Three to Four Years
How Does Your Child Hear and Talk? |
Birth to One Year |
One to Two Years |
Two to Three Years |
Three to Four Years |
Four to Five Years |
Learning Two Languages |
What should I do if I think my child has a problem?
Children develop at their own rate. Your child might not have all skills until the end of the age range.
What should my child be able to do?
|Hearing and Understanding
- Responds when you call from another room.
- Understands words for some colors, like red, blue, and green.
- Understands words for some shapes, like circle and square.
- Understands words for family, like brother, grandmother,
- Answers simple who, what, and where questions.
- Says rhyming words, like hat–cat.
- Uses pronouns, like I, you, me, we, and they.
- Uses some plural words, like toys, birds, and buses.
- Most people understand what your child says.
- Asks when and how questions.
- Puts 4 words together. May make some mistakes, like “I goed to school.”
- Talks about what happened during the day. Uses about 4 sentences at a time.
What can I do to help?
- Cut out pictures from old magazines. Make silly pictures by gluing parts of different pictures together. For example, cut out a dog and a car. Glue the dog into the car as the driver. Help your child explain what is silly about the picture.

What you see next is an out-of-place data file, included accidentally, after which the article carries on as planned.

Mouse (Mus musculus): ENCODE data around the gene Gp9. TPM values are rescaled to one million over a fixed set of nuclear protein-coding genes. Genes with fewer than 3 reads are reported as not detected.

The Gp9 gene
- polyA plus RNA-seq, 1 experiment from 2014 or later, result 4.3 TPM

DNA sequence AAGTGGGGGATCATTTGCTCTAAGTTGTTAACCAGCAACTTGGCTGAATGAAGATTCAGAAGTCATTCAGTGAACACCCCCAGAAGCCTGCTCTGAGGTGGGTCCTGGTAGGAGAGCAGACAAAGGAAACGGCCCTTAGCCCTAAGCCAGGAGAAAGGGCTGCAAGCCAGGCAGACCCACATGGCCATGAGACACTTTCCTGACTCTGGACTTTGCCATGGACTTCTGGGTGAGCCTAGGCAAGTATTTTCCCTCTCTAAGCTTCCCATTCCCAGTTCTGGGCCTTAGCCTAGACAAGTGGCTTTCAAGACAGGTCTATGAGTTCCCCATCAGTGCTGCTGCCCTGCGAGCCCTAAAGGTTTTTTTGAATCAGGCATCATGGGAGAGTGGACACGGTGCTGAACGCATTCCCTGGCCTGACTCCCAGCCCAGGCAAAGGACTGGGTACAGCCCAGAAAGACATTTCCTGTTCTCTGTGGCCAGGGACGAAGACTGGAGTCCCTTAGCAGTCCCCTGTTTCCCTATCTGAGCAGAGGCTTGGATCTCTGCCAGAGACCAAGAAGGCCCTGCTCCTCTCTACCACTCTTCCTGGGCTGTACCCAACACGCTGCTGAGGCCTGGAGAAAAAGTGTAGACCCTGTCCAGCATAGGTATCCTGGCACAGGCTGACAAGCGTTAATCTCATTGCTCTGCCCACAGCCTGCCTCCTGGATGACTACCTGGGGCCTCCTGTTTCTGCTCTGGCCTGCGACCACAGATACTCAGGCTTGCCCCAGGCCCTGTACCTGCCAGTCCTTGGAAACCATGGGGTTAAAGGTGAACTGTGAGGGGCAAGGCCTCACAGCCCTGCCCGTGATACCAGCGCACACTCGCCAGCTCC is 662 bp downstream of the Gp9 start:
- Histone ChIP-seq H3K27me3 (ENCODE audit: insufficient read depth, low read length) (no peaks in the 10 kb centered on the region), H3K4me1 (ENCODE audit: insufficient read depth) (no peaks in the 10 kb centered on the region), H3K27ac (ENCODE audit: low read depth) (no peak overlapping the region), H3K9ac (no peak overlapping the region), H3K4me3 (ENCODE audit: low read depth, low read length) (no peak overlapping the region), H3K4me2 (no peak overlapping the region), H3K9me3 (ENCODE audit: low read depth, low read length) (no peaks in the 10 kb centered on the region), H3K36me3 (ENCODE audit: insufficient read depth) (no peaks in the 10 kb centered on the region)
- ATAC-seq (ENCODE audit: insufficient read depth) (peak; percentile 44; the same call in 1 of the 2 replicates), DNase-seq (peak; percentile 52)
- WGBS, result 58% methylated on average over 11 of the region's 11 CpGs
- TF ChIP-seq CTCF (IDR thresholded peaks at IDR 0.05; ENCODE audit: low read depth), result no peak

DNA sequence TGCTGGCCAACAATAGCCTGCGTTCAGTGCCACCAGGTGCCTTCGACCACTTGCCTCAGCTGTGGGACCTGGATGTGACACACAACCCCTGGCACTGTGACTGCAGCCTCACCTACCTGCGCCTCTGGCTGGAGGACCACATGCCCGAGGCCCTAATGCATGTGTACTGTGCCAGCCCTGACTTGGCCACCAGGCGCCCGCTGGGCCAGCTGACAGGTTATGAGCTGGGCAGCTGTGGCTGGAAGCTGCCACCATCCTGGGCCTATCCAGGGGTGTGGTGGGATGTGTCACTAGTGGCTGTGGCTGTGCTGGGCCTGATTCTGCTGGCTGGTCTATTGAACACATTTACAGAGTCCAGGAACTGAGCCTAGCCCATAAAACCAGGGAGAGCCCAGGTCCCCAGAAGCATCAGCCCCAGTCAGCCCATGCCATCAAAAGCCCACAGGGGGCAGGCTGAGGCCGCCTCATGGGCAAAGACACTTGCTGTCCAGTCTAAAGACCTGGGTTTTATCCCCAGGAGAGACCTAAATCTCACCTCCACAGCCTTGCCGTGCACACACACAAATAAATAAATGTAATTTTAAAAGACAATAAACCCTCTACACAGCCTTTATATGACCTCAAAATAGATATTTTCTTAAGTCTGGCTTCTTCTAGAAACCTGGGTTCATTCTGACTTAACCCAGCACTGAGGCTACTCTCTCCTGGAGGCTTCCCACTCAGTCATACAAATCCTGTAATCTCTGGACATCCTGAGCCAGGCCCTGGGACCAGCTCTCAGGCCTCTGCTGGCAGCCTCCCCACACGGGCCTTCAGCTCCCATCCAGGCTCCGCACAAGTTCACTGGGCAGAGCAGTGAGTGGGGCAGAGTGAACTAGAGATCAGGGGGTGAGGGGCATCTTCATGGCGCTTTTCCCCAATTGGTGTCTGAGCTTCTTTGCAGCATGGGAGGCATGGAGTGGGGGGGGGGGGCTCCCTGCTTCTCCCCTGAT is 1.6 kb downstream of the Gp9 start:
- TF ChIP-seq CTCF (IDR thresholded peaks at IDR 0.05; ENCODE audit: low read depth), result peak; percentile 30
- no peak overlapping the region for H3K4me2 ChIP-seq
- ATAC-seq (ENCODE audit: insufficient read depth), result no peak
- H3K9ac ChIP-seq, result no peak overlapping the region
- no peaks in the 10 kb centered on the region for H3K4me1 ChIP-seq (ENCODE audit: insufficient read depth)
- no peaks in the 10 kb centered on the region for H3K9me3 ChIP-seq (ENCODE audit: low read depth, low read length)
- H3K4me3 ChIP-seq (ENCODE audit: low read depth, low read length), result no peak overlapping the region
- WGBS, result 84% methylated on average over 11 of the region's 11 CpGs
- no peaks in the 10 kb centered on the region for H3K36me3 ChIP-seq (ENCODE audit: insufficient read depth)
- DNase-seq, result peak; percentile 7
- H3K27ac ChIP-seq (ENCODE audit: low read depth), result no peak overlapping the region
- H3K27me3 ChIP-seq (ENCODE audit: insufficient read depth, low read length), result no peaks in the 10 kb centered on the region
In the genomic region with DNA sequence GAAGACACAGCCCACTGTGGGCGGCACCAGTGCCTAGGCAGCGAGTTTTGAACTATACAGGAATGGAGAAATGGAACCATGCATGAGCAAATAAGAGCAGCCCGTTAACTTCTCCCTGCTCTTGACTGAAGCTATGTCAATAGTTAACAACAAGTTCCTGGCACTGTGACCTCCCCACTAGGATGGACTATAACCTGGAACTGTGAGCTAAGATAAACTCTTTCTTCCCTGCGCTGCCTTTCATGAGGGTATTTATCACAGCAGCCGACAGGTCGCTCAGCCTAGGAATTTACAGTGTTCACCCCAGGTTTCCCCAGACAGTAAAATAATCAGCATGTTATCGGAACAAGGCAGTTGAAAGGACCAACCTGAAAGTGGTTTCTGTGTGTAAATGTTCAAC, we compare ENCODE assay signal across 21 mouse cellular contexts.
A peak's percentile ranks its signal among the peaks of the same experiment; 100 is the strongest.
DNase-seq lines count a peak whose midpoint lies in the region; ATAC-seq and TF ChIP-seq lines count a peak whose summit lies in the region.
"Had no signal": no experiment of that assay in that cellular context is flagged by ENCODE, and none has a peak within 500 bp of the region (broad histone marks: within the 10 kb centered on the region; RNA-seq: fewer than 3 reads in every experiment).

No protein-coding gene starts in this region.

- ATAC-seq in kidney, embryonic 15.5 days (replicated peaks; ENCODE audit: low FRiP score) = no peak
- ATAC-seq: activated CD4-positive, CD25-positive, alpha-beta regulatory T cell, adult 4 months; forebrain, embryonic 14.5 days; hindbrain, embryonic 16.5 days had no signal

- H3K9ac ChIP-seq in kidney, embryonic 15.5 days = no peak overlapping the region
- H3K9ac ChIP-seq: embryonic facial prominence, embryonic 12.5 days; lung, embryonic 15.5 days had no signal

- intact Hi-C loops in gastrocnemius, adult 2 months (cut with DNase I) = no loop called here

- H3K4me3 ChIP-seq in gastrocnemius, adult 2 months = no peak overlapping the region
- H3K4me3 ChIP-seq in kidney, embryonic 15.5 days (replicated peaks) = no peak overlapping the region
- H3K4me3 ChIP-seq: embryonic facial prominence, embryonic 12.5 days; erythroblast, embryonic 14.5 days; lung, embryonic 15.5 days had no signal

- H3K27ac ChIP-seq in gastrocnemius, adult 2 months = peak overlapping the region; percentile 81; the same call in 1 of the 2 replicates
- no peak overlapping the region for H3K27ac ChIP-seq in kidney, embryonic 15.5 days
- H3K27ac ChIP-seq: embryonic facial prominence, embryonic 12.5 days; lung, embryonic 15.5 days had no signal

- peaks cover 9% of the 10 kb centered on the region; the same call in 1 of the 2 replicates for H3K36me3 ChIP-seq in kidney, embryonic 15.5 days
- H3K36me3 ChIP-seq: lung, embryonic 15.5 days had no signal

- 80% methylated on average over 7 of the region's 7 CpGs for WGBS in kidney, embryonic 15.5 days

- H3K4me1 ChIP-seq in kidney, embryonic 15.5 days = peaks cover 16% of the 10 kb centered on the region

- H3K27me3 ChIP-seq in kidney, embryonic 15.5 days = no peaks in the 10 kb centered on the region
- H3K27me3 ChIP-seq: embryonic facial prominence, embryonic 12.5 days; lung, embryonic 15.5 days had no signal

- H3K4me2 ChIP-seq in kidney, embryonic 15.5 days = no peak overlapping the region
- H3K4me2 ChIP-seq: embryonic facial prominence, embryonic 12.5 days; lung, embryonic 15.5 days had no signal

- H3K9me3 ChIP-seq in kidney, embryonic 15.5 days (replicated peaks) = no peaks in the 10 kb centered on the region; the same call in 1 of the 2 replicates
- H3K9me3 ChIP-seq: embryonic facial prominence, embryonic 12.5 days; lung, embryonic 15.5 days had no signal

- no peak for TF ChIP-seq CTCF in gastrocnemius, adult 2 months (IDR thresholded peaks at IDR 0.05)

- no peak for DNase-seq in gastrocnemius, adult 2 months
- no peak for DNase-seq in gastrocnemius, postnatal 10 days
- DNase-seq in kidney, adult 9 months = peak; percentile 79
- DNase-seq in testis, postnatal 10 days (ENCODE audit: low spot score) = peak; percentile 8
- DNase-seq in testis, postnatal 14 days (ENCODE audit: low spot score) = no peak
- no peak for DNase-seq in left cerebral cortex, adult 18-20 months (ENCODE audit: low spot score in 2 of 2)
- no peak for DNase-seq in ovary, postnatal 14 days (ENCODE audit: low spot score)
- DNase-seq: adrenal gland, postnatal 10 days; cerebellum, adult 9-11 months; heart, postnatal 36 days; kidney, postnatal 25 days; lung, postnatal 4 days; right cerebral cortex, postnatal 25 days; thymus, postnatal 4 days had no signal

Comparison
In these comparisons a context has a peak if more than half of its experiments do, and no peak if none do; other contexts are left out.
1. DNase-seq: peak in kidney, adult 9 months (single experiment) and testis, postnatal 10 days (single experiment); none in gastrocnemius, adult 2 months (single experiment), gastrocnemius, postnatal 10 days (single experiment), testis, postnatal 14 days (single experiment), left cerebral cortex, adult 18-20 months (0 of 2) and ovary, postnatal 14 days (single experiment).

- Sort pictures and objects into categories, like food, animals, or shapes. Ask your child to find the picture or object that does not belong. For example, a baby does not belong with the animals.
- Read, sing, and talk about what you do and where you go. Use rhyming words. This will help your child learn new words and sentences.
- Read books with a simple story. Talk about the story with your child. Help her retell the story, or act it out with props and dress-up clothes. Tell her your favorite part of the story. Ask for her favorite part.
- Look at family pictures. Have your child tell a story about the picture.
- Help your child understand by asking him questions. Have him try to fool you with his own questions. Make this a game by pretending that some of his questions fool you.
- Act out daily activities, like cooking food or going to the doctor. Use dress-up and role-playing to help your child understand how others talk and act. This will help your child learn social skills and how to tell stories.
- Talk to your child in the language you are most comfortable using.